2. Loreta Janeta Velazquez
Another woman who fought in the Civil War but on the side of the Confederacy was a woman named Loreta Janeta Velazquez. However, much of her history comes from her own personal memoir, The Woman in Battle: A Narrative of the Exploits, Adventures, and Travels of Madame Loreta Janeta Velazquez, Otherwise Known as Lieutenant Harry T. Buford, Confederate States Army. Besides the extraordinarily long title, the stories within have not all been fully verified so some skepticism may be in order.
Velazquez was born in Cuba on June 26, 1842. When she was about 7 years old she was sent to New Orleans to live with her aunt. At the tender age of 14 she eloped with an officer from the Texas army. After succession in 1861, her husband joined the Confederate army. Velazquez did not want to be separated from him, so she created a uniform and disguise for herself and became Harry T. Buford with a self-appointed rank of lieutenant.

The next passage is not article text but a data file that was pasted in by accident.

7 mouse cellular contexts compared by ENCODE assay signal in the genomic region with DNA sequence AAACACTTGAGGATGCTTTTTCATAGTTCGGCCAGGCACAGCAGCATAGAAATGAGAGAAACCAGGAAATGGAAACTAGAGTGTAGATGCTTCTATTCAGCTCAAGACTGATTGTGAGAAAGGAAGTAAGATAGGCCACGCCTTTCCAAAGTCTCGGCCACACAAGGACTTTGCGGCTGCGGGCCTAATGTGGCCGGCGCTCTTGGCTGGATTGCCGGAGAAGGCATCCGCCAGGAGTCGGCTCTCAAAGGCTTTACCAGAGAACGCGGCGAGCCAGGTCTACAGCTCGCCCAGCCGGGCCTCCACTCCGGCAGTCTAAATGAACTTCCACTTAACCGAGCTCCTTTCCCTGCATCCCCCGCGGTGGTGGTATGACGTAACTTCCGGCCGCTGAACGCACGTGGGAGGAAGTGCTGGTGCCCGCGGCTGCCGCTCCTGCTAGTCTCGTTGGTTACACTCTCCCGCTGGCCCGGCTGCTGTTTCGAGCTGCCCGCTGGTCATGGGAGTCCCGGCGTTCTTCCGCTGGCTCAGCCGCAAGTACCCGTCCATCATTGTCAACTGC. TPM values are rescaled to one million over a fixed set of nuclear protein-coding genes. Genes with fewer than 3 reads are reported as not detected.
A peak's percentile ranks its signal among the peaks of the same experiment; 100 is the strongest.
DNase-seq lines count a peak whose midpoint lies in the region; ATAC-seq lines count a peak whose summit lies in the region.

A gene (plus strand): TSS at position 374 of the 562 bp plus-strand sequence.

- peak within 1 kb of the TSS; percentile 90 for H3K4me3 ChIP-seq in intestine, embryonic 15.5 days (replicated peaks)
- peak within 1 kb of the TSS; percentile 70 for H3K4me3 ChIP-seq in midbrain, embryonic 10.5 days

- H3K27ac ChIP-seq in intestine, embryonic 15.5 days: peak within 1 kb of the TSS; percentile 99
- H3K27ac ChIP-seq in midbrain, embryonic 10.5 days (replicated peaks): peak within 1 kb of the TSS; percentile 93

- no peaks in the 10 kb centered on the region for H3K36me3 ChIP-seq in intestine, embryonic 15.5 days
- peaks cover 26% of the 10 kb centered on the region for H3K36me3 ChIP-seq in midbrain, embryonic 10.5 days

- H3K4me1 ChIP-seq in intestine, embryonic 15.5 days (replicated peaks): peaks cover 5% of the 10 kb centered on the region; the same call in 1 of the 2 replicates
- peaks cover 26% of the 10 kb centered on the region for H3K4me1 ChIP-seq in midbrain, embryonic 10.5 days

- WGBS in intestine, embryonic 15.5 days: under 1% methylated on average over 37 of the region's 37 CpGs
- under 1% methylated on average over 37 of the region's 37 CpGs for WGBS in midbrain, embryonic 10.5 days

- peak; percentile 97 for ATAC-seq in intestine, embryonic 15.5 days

She raised a regiment of volunteers on her own and followed her husband to Florida but unfortunately for him, he was killed in a shooting accident shortly after their reunion. Velazquez decided to continue the fight in her own way and proceeded to Virginia to join the Confederate army in several battles. She then reverted back to her female self and worked briefly as a spy in Washington, DC. For the next couple of years, Velazquez would transition between her male and female alter egos. As a “man,” she traveled to Tennessee and supposedly fought in the Battle of Shiloh. As her female self, she returned to Richmond to act as a spy.
Her post-war life was almost as colorful. Velazquez met a man, married, and moved to Venezuela for several years. After the death of her second husband, she returned back to the United States. In 1876, she decided to publish her story and earned mixed reviews. Some Confederate veterans would not believe a woman had served in their ranks and dismissed her time in the army as a fabrication. She married once more and was last believed to reside in Nevada where she is believed to have died sometime in 1897.